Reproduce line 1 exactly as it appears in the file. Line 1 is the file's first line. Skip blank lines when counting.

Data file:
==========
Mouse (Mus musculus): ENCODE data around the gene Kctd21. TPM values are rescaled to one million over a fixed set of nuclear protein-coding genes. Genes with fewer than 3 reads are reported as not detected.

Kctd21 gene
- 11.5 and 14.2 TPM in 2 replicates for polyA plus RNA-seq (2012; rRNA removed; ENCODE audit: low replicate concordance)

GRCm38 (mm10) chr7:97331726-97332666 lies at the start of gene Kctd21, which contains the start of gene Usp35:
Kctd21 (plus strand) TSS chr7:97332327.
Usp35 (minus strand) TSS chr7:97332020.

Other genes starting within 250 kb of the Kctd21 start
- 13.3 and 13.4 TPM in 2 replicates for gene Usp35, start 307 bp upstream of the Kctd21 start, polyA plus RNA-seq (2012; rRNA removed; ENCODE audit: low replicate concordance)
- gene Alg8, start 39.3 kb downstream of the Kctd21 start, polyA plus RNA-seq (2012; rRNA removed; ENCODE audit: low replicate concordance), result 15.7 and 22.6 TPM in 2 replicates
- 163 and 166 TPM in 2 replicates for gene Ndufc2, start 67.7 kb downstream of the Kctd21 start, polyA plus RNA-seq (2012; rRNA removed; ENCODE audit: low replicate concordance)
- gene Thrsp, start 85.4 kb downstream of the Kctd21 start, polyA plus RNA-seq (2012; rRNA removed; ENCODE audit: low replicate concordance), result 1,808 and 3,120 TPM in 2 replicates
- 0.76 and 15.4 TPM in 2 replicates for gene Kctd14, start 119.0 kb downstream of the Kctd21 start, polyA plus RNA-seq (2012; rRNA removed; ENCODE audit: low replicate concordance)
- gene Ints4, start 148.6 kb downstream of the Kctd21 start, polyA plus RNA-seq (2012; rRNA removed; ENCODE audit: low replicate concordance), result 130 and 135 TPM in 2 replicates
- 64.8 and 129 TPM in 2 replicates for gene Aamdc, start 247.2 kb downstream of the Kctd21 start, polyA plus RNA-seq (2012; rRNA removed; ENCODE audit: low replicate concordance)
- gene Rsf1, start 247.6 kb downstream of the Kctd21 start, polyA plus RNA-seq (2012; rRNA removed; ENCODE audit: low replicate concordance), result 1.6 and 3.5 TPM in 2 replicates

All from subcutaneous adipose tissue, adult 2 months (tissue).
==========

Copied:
Mouse (Mus musculus): ENCODE data around the gene Kctd21. TPM values are rescaled to one million over a fixed set of nuclear protein-coding genes. Genes with fewer than 3 reads are reported as not detected.